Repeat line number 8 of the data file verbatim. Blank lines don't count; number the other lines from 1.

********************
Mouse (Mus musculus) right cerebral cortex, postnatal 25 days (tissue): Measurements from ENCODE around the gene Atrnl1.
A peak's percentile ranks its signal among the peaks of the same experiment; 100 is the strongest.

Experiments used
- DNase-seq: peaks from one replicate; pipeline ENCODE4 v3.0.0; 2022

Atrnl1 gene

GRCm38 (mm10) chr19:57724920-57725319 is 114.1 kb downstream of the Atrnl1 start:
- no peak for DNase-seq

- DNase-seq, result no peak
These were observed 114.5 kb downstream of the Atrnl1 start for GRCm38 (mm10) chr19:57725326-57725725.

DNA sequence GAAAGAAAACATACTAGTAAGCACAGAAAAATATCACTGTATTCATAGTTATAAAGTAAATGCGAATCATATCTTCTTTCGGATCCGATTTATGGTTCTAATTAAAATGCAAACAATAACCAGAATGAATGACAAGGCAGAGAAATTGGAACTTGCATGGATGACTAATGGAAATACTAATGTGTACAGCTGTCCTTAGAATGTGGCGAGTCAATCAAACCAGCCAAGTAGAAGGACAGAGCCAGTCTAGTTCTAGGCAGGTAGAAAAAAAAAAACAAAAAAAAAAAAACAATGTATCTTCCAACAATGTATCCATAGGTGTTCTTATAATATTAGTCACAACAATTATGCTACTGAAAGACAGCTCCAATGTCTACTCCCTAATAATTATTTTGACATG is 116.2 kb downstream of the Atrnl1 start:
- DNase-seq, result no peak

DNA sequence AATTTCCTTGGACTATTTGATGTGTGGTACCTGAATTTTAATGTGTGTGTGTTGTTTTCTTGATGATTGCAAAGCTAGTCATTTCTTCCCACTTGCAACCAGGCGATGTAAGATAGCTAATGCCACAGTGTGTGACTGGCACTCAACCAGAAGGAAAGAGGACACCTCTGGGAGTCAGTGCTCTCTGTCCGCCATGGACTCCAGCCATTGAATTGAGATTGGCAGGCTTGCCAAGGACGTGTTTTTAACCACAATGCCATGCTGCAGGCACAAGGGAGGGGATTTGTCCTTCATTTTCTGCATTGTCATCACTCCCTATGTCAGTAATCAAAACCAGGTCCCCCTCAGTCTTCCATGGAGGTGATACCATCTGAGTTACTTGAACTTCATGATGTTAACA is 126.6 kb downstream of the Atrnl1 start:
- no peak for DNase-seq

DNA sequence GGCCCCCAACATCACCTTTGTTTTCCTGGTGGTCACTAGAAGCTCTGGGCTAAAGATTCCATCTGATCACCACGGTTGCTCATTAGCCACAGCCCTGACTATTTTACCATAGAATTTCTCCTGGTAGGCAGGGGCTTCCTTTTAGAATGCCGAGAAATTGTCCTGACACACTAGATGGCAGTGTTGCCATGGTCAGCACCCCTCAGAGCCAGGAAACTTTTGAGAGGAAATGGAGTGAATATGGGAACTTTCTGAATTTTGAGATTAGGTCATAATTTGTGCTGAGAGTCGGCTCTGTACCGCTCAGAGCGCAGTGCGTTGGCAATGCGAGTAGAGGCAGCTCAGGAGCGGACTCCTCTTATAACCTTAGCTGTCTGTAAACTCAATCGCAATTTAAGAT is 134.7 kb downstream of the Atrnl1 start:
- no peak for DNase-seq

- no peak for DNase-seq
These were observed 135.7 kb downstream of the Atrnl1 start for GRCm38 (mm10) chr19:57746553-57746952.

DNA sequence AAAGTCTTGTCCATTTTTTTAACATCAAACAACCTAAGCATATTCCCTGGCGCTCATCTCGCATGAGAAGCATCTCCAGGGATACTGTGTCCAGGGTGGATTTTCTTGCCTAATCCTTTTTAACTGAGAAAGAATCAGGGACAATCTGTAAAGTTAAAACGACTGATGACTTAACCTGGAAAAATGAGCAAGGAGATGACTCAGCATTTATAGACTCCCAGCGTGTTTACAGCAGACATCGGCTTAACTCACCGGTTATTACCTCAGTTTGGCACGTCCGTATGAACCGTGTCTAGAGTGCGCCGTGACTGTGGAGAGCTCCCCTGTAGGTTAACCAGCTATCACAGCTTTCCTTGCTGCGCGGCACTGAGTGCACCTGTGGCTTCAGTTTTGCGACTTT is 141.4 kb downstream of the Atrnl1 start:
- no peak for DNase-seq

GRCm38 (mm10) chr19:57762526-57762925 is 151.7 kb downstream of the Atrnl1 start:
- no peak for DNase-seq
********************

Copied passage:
- DNase-seq, result no peak